Photo Credit: Flash90
The Kafr Qassem police station after it was set on fire during riots, June 6, 2017.

Following the attack on police officers in the City Hall building of the Arab city of Kafr Qassem, the Lapid-Bennett coalition is working on the Kafr Qassem Law, which increases the prison terms for individuals who attack a police officer, Reshet Bet radio reported Wednesday morning.

According to the bill that was initiated by MK Zvi Hauser (New Hope), a minimum sentence of six months’ imprisonment will be imposed on a person who attacked a police officer. The law will also ban judges from converting an actual prison sentence to a suspended sentence in the event of an assault on a police officer. The maximum sentence will be 10 years.


“We need to return to a situation where criminals are afraid of police officers and not the other way around,” said MK Hauser.

It should be noted that Hauser’s party leader, Justice Minister Gideon Sa’ar, chairs the Ministerial Committee on Legislation, which means a big advantage to the proposed bill on the way to being submitted to the Knesset Plenum. Sa’ar clarified recently that he plans to promote legislation to violence in Arab society.

It helps that Ra’am, the Arab faction in the Lapid-Bennett government, denounced the attack on the police in Kafr Qassem. Sources in the party told Kan 11 News: “These are individuals who acted on their own in a way that is not acceptable to us at all. We will clarify the issue and punish them if necessary. Political elements are trying to use this exceptional case to attack us.”

Meanwhile, the Knesset Public Security Committee, chaired by MK Merav Ben Ari (Yesh Atid), was told by the chairperson on Monday, during a committee meeting on the conclusions of Israel Police following the outbreak of violence during Operation Guardian of the Walls: ​​​“We are aware of the threats from Hamas​, but during Operation Guardian of the Walls we were exposed to a threat within us, and citizens paid for it with their lives. Others were severely injured ​and are still in rehabilitation when their only ‘sin’ was that they live in the wrong city.”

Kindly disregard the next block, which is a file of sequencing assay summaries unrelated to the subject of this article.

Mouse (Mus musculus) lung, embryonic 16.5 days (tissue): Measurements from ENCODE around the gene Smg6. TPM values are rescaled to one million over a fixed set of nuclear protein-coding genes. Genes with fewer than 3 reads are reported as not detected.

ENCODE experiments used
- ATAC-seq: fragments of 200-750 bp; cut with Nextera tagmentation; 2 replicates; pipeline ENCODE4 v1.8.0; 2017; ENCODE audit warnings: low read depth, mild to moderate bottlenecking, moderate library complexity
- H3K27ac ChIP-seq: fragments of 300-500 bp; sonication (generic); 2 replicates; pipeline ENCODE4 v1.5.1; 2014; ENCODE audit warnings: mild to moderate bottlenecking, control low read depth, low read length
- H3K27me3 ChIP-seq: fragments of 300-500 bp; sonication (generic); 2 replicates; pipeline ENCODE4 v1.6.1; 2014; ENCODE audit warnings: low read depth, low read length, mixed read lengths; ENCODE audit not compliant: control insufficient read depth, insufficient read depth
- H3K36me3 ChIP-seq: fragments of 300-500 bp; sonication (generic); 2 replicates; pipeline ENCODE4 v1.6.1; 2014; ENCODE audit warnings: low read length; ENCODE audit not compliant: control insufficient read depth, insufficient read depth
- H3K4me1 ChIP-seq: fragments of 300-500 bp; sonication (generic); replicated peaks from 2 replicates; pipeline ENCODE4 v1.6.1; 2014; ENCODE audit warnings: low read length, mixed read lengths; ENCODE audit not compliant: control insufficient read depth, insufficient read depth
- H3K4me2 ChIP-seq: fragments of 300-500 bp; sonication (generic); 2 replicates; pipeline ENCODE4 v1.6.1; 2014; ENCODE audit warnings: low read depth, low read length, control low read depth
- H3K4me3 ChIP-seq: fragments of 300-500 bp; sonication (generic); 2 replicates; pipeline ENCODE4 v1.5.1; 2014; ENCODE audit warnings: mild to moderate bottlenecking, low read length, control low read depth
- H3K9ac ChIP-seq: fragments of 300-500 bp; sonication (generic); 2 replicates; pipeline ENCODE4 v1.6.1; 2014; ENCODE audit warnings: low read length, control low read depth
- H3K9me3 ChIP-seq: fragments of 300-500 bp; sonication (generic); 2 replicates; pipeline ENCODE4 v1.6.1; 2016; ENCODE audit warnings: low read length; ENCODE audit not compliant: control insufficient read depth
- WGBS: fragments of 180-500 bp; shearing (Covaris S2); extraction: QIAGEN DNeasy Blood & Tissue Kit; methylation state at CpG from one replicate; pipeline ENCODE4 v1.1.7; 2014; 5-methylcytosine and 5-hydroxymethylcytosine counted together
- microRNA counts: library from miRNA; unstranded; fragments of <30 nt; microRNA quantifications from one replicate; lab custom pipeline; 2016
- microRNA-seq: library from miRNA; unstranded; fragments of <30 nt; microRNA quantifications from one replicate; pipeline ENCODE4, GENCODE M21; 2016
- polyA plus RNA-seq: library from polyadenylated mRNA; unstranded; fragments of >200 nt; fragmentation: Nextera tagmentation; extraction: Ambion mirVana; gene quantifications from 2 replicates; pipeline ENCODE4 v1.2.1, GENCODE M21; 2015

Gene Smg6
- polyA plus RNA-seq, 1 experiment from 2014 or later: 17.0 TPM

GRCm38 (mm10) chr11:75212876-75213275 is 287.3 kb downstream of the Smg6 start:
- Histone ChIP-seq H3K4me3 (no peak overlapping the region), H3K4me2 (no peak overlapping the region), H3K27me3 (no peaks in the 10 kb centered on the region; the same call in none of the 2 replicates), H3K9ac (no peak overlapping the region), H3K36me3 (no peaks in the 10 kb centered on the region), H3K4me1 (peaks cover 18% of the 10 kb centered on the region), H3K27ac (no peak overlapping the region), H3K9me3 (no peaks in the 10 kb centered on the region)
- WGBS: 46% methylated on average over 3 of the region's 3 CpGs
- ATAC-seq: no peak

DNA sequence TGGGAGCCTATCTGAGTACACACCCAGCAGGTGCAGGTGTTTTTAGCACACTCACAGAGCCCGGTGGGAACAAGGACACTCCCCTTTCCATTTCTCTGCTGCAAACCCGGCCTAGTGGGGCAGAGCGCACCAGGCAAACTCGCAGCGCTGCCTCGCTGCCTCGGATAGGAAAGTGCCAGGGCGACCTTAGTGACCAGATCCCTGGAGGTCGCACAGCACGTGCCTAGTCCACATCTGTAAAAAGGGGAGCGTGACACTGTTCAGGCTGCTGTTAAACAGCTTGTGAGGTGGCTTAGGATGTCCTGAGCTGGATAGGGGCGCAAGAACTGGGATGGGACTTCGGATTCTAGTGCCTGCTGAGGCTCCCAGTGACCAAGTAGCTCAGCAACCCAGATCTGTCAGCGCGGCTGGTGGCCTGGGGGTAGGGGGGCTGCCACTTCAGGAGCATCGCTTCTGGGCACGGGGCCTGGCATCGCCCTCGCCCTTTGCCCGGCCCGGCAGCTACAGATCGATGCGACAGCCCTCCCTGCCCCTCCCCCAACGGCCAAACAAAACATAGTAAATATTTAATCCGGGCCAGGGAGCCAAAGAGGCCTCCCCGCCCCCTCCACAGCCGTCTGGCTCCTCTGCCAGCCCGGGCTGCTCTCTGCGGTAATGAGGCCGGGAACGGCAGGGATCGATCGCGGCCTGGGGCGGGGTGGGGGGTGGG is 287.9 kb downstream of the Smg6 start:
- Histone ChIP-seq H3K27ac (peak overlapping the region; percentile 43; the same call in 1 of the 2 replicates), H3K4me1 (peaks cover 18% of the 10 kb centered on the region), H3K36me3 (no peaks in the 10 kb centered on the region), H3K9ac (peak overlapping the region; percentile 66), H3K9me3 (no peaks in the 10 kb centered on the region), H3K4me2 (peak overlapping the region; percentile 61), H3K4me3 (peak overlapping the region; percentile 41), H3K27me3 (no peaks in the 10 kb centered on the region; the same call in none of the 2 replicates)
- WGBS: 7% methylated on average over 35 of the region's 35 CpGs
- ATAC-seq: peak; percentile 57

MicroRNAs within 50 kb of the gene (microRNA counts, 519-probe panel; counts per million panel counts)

Police official Shlomi Toledano informed the committee that “in 2022, NIS 13 million ($4 million) will be allotted to police operations pay. A large-scale plan has been prepared for increasing police personnel in the Arab sector. We recommended increasing the number of reserve units from 16 to 32. We will be able to call up these units during violent events. 340 new positions in Border Police companies have been approved to deal with riots. Budgets have been allocated towards turning Lod and Akko into ‘safe cities,’ with security cameras, technology, and a professional workforce that will operate them. In 2022, police stations will be reinforced with an additional 100 officers. New police stations will be built in Lod. The budget for the planning phase has been approved.”

“Law enforcement is a cornerstone of a democratic country,” Toledano stated, and later added, “We are working to train commanders. During such events, we do not rely on local stations, but on task-oriented headquarters that work in collaboration with Border Police companies and police officers who are specifically trained to handle riots.”


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